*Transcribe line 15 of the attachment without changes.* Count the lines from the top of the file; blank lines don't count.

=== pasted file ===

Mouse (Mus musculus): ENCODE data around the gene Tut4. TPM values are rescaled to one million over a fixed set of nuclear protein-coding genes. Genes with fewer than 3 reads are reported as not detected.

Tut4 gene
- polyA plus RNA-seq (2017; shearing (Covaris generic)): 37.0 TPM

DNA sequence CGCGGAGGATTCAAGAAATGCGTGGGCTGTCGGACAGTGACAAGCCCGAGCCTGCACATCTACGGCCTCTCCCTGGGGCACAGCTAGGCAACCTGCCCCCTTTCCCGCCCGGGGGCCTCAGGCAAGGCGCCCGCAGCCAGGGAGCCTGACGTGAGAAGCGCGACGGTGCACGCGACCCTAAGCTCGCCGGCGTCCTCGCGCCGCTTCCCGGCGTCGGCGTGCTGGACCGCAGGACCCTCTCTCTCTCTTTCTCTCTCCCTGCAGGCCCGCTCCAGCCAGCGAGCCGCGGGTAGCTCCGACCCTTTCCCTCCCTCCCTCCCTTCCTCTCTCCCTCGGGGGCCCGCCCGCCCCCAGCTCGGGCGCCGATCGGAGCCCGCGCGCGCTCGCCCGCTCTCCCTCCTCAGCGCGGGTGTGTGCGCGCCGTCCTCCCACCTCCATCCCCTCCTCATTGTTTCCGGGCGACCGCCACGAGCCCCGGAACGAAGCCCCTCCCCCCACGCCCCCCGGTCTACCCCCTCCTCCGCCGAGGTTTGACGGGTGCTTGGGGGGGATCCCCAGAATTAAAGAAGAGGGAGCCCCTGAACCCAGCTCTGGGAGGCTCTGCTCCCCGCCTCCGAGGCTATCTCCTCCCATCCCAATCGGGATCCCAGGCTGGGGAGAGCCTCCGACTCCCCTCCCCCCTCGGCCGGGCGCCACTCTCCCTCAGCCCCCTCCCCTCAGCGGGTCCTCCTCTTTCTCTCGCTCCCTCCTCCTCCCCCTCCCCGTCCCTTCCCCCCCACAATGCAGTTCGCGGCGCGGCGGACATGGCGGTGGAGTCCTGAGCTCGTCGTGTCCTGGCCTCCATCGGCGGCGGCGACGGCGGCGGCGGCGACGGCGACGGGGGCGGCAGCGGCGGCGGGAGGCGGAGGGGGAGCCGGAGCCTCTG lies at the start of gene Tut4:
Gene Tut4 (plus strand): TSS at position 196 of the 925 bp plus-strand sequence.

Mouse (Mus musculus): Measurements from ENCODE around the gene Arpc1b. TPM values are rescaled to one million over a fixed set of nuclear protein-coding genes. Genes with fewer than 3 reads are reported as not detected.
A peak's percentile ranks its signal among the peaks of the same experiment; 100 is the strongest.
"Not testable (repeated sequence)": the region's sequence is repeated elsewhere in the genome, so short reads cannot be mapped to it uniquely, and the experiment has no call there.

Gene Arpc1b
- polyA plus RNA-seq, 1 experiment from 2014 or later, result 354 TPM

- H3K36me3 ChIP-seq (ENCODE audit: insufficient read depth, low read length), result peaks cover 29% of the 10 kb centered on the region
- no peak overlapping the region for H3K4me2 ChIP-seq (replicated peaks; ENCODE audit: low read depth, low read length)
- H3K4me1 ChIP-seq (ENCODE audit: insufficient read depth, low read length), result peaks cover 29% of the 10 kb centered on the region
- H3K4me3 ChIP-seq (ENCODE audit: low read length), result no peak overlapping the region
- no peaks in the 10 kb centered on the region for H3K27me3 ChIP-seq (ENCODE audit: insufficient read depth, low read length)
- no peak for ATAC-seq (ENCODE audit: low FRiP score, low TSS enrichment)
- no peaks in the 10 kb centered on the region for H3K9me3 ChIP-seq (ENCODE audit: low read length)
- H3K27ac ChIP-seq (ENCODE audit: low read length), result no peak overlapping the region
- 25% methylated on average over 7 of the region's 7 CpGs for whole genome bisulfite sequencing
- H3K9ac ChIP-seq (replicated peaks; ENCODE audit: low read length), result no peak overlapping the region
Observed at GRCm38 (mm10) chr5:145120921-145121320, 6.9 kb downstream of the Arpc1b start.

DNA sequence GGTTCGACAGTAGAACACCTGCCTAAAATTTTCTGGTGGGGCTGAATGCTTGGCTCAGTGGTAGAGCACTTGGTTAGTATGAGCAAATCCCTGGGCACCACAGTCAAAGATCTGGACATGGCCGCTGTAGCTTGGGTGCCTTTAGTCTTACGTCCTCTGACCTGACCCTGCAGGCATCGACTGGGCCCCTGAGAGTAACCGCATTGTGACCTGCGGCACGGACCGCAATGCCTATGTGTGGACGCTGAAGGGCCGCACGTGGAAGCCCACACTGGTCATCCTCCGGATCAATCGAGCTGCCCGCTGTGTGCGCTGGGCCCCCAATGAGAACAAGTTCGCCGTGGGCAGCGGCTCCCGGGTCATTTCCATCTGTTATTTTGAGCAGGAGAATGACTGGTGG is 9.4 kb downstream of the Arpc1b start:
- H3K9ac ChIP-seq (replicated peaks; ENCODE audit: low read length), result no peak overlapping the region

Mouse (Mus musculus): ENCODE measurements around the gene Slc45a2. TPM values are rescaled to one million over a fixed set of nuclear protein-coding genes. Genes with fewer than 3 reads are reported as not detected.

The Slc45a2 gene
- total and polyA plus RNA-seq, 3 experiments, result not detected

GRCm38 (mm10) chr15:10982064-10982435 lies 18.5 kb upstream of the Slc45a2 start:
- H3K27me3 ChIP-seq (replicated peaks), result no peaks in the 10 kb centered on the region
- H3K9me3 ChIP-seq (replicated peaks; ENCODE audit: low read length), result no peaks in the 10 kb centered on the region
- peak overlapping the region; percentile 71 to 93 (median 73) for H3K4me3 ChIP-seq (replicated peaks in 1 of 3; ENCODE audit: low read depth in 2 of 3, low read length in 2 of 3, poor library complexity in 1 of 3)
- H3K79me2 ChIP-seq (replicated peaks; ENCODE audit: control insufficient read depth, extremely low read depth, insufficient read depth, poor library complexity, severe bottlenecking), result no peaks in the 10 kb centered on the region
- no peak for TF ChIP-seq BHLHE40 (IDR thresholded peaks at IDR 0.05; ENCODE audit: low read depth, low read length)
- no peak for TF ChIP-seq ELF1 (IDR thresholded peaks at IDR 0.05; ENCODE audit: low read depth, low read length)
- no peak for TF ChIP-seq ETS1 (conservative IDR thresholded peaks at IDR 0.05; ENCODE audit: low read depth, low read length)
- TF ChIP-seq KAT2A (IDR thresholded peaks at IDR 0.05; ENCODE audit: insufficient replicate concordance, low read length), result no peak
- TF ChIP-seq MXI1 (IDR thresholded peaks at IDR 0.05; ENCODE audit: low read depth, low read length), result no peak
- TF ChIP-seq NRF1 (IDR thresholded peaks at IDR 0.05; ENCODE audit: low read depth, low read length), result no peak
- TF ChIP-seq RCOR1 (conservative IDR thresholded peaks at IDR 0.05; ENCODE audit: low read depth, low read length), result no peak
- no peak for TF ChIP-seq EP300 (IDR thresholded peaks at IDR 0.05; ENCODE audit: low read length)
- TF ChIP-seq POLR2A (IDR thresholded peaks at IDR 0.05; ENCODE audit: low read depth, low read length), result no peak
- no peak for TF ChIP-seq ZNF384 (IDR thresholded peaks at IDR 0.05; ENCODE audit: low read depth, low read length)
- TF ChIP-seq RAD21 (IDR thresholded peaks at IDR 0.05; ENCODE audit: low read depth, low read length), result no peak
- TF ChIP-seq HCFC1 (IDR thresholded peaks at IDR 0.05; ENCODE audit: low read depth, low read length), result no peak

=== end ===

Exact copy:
- no peaks in the 10 kb centered on the region for H3K27me3 ChIP-seq (ENCODE audit: insufficient read depth, low read length)